Lessons from TEDxCalgary

TED.com has exploded in popularity as an online place to hear and see ideas from really interesting people from the around the world. Now that TED.com has licensed their name to encourage independent TED-like conferences, us locals can also participate in person.

Last Thursday April 26th, a group of distinguished speakers and over one hundred attendees participated in TEDxCalgary to think about Humanity 3.0. It was a superbly organized event, and I was inspired to meet so many people concerned about the biggest issues facing humanity today.

If you missed it, not to worry. I was assured by Rahim Sajan, the curator, that the presentations will be made available online eventually.

In the meantime, I’m reflecting on what I responded to, what I didn’t, and what if anything has shifted in me.

This was a day of story-telling, a tradition that no doubt reaches back millions of years to people sitting around the campfire and sharing stories. In an institutionalized civilization like ours, it can seem like a deeply magical and moving experience.

But just telling stories by itself doesn’t make it meaningful. It might be moving, but not necessarily meaningful. It might also be very meaningful, but we aren’t yet ready to be moved by it. How are we to tell the difference?

Nick Nissley of the Banff Centre spoke about narrative competence, the ability to elicit stories from others. Implied is that those stories actually help people make sense of both our internal and external world. Steinback’s stories, although fiction, tell us deep truths about ourselves that illuminate what Greg Hunter highlighted about cognitive dissonance. While good journalists like Bill Moyers can bring to our attention the undercurrents of current events.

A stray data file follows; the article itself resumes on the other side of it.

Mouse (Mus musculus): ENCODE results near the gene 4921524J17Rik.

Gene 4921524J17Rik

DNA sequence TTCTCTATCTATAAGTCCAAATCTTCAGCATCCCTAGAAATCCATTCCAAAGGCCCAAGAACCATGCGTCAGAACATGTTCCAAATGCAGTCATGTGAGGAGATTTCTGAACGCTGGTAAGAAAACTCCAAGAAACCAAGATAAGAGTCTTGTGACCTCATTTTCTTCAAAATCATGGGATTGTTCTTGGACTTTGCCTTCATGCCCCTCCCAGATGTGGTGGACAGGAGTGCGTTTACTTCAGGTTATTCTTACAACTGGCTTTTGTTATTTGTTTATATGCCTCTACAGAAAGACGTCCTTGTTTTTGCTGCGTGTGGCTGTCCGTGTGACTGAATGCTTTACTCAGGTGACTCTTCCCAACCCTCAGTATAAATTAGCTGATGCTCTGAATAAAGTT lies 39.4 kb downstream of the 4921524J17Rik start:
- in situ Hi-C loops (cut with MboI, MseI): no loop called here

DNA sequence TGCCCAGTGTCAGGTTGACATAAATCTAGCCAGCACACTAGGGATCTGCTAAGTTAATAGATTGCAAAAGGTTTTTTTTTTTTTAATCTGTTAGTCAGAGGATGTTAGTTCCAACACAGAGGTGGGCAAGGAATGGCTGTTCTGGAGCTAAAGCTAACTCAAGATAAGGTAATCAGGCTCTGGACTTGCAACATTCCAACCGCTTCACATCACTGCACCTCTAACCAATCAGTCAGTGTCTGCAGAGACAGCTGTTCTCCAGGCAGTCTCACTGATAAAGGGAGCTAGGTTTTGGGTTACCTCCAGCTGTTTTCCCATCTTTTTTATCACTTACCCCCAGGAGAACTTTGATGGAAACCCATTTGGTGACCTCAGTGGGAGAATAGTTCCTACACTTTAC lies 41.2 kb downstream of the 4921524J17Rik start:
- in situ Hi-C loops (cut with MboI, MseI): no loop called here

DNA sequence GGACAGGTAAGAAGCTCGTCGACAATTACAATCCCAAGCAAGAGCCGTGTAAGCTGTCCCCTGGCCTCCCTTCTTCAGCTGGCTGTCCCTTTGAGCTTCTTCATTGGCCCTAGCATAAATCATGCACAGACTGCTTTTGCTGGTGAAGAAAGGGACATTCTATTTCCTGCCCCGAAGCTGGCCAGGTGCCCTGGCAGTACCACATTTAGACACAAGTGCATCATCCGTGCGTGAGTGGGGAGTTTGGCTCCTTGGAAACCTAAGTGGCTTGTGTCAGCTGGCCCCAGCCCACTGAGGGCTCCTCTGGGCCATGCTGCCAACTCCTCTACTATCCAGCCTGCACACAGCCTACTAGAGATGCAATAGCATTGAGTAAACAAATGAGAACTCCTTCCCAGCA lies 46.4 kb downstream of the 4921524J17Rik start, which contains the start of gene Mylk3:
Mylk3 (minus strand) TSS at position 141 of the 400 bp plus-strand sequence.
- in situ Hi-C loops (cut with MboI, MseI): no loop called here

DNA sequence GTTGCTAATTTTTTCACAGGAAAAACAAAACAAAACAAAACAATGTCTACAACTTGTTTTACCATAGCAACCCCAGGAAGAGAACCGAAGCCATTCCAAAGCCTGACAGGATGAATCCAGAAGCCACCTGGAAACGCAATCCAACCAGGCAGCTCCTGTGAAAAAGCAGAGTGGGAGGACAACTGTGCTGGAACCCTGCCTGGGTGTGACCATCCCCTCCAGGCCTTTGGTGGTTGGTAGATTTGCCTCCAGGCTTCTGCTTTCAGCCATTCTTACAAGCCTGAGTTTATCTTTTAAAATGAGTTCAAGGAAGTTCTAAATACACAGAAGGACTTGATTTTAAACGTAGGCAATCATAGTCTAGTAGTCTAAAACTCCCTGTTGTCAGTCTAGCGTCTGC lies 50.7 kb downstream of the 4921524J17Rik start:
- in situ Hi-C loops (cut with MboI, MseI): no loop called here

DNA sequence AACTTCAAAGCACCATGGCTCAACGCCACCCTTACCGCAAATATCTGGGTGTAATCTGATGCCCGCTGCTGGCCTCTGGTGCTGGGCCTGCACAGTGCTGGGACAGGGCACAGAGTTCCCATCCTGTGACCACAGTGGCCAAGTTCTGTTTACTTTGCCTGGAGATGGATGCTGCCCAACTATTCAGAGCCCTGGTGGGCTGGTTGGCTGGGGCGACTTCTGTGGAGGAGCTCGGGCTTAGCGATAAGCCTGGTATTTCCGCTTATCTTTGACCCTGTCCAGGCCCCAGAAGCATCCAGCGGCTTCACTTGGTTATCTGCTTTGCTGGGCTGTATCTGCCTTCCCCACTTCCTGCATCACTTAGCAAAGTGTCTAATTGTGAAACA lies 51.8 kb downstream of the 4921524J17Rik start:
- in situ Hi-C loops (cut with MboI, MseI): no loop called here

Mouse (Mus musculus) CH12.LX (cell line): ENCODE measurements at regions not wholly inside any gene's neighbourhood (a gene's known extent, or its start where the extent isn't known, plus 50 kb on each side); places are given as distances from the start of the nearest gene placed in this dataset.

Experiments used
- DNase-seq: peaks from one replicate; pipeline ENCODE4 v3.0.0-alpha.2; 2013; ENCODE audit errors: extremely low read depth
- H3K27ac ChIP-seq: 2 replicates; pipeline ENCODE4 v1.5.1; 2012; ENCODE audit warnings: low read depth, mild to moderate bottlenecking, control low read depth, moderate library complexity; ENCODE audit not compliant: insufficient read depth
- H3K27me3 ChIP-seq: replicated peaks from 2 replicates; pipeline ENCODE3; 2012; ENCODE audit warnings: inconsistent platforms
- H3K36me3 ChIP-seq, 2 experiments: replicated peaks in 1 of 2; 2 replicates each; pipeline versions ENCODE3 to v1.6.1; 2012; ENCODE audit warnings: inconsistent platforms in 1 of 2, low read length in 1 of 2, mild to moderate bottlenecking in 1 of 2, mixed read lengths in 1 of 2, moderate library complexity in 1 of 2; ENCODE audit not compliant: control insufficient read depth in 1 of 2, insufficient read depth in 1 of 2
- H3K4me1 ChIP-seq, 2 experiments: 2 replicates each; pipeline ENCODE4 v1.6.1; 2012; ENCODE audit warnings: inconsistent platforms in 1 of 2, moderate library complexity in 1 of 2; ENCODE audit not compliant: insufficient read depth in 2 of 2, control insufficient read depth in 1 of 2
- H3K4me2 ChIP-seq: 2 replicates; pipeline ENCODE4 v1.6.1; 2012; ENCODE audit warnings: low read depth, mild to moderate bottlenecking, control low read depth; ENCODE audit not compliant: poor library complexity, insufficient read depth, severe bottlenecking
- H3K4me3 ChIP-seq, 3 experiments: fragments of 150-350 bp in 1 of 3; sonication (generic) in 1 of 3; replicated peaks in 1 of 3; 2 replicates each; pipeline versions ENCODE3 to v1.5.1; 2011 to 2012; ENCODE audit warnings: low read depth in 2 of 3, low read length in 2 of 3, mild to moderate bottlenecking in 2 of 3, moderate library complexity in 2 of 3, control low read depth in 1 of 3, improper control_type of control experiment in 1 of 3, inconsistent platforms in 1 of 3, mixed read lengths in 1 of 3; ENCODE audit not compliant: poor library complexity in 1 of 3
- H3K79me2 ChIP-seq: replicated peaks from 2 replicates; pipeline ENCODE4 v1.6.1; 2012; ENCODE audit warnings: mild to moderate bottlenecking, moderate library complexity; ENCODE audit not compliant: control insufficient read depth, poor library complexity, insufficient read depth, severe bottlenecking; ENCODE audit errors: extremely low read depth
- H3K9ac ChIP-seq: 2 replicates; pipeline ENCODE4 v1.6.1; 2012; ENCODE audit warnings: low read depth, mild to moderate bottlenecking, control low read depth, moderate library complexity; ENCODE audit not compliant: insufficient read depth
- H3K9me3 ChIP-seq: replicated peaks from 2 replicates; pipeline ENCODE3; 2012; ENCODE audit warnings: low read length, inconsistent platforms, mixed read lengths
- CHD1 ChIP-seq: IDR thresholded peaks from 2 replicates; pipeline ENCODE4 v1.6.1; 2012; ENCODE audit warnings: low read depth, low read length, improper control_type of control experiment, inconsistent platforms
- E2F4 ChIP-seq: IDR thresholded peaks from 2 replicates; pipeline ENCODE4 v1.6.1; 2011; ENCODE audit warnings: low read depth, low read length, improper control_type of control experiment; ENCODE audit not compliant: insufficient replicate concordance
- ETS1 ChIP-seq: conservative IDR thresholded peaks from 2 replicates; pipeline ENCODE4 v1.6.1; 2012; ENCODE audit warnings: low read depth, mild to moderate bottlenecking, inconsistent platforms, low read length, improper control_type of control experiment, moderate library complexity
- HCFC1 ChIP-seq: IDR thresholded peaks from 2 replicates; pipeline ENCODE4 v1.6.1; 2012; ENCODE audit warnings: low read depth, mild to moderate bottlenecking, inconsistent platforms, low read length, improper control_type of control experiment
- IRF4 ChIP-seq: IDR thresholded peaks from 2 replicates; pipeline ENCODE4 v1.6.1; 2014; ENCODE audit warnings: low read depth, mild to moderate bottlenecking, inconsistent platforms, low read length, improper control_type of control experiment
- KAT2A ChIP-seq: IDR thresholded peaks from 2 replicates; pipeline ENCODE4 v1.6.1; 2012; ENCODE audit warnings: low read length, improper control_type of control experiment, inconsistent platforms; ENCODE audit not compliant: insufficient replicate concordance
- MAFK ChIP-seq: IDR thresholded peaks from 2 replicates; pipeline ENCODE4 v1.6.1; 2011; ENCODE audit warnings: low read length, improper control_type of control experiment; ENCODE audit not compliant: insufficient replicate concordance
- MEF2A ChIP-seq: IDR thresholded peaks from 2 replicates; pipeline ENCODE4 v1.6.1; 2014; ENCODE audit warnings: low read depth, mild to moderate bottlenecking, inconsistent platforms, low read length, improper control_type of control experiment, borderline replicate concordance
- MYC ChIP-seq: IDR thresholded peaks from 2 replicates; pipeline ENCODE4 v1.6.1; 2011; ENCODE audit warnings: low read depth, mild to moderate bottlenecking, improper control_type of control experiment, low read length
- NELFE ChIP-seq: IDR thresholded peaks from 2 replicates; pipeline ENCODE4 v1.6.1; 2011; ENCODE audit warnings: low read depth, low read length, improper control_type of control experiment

What struck me was that the while the personal stories were tremendously moving – Nick Nissley’s childhood in an orphanage and Jay Baydala’s turbulent upbringing – it was the larger life story that made them meaningful. When Nick connected with the history of Hersheys and their contribution to the orphanage and when Jay made the link between extreme poverty and his lack of voice, their lives found expression.

I’m more convinced that focusing on understanding just yourself will get you stuck. Like the students in Freedom Writers who discover the Holocaust, people find meaning when the vast stories of human achievement and failure become “personal”.

Artist and poet Sheri-D Wilson exemplifies this. Despite my discomfort with “new age-ness”, I was warmed by Sheri-D’s wandering and sometimes irreverent story about her life journey. Perhaps it was because she highlighted how much more you can learn from life than from formal education. From experiencing her own mortality to seeing apartheid to stumbling upon great teachers, she has had a far richer education than me.

Of course, when most people (and I include myself in that group) are factory-farmed human beings as Ken Low put it, it’s hard for society to learn “in the wild” so-to-speak. 12 years of compulsory schooling does some damage by teaching us how to conform, how to accept learning from authority, and how to get good at narrow disintegrated fields of study.